• It's only a few(-ish) lines to test with C/OS level [_]open() & [_]read() lines to count up how many bytes you receive with the least possible code overhead. If that does not keep up with the baud rate, Qt won't!

    • You could also run your program under Linux strace. From that you could discover what bytes the port is actually sending/receiving, in case that differs from what your reader code sees.

    • I don't know about external devices, but is it possible that it's the serial device which cannot keep up with the baud rate? Or the Linux driver, or could it need hardware flow control?

  • @aha_1980 Thank you for your suggestions!
    The same device perfectly works with the same code running on windows machine. I had some experiments today and force my device send fixed array. In this case my Linux program could catch every byte. Looks like external device has not so good timings, but why Windows case works without any issue?

    External device is STM32 connected with PC via uart with FTDI converter (as well as I've tested with CH340).

    I will try to check with pure POSIX code.

  • @JonB Thank you for the answer.

    I have connected with errorOccurred() slot, but it has no messages/signals while receiving the bytes.

    External device is STM32 connected with PC via uart with FTDI converter (as well as I've tested with CH340) and it perfectly works with this baudrate with the same code on Windows machine. I will give a try to check bytes with strace.

  • Qt Champions 2020


    1. do you use FTDI && CH340 as a serial converters in both OS's ?
    2. had you checked it in a simple console application?

    I'm ask, because earlier we too faced with a troubles with the serial port communications on Linux. But in our case we used iMX53 boad with in-bound serial port (not USB). A problem was in a driver of that port in Linux: there are was allocated a small FIFO size, which are overrunned on a high speed (we got an overrun errors). But, switching. e.g. to the USB serial converters solved a problems (in our case)...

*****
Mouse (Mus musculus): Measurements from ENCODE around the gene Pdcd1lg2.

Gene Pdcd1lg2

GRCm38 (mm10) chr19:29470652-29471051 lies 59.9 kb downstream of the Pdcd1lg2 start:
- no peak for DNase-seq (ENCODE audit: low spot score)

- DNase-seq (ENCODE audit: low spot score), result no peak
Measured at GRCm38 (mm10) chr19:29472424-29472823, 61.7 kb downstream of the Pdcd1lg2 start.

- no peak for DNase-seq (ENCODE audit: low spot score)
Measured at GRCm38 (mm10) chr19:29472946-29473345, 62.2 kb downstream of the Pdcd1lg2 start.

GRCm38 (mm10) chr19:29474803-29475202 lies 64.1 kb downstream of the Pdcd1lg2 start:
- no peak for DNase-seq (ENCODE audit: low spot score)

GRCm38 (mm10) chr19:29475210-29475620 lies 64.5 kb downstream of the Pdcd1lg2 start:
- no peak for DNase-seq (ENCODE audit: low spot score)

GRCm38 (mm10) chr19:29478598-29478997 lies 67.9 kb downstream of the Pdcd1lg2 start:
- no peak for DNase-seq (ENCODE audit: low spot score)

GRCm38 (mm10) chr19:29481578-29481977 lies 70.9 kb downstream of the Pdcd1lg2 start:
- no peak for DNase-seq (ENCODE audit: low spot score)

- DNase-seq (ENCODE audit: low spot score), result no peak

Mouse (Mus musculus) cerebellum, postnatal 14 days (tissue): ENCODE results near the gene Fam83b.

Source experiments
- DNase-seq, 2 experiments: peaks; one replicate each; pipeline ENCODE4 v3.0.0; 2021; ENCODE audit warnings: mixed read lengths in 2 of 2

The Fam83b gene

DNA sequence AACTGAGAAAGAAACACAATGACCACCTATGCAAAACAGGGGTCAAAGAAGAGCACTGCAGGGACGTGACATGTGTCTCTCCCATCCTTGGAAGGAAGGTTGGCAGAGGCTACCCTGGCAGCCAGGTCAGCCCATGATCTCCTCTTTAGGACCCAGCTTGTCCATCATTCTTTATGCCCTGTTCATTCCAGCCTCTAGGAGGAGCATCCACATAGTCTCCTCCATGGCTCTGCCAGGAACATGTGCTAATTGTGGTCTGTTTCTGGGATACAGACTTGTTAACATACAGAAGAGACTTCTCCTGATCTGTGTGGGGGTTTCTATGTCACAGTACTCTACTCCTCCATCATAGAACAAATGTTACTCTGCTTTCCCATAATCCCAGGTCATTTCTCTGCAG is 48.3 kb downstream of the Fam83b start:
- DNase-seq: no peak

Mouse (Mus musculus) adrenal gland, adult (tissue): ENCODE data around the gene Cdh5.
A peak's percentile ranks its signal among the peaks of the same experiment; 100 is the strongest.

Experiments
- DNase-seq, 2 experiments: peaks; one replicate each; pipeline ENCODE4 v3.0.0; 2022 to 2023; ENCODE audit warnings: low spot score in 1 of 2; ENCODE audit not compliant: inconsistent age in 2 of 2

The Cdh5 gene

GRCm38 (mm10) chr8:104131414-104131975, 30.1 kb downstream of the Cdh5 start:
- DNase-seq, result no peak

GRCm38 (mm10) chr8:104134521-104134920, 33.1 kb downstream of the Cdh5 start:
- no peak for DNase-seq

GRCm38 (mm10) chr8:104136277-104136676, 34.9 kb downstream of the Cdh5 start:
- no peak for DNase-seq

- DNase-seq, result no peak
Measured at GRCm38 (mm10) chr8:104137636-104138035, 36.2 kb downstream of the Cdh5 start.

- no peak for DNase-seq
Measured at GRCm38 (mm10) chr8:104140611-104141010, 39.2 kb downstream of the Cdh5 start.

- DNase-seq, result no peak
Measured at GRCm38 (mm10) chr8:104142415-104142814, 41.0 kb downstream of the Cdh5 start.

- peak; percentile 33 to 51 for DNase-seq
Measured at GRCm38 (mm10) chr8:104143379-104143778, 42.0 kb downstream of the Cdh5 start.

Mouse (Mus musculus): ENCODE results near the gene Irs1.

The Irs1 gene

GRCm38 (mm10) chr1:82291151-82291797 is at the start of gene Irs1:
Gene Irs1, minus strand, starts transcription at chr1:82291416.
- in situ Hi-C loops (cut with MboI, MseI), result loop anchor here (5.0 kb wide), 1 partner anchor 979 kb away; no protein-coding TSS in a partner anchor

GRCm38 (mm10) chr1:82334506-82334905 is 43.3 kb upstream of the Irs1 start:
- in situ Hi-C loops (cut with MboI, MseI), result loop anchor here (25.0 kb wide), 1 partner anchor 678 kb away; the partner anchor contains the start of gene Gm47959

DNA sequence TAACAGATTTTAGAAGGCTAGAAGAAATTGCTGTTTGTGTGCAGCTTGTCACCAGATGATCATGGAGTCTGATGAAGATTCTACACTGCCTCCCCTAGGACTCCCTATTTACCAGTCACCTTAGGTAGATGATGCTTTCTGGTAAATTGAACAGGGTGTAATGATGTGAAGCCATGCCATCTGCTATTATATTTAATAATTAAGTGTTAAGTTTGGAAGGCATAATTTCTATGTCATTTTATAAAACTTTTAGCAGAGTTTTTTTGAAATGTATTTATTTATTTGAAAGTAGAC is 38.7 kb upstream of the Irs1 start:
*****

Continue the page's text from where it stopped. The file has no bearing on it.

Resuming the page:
So, it is strange.

    I have tested several times and first bytes disappearance occurs at byte #64.

    It looks like an overrun errors. You can try to look on an overrun errors, like this: (but, I'm not sure).

    Maybe, you can try to put your worker class to the other thread and give a high priority to a thread.
    Maybe, you can try to update a linux kernel... or try other Linux distro...

  • @kuzulis

    Thank you for your reply. I have spent a time to get some experiment results before answering. Some answers and notices are below:

    • As external device for testing I have STM32F4 Discovery and its UART connected with PC via CH340 serial converter.
    • First simple case (500k baudrate) is perfectly working on Linux with CuteCom terminal emulator (unfortunately, it doesn't support 1kk baudrate).
    • I have created pure simple console application with two approaches (singleton and dynamic QSerialPort handler classes), everything is working well with 500k and 1kk baudrate.
    • I have tried to put my serial port handler class to other thread in my program, but nothing changed.
    • Very weird and not obvious effect for me: if I programmatically generate answer array in STM32 (e.g. fill in for-loop with for indexes), my program is working without any problem. If I use ADC in STM32 to fill my array (as it supposed for my embedded device) I get issues described above.
    • UPD: I have tested the following case: my array is generated by STM32 with using not only indexes, but function (sin(), cos() or rand()). In this case even CuteCom can not receive the whole package. As far I understand it is also based on Qt5 and QSerialPort.

    I am so confused with so many factors that affect on serial port reading and don't know, what should I try to fix at first...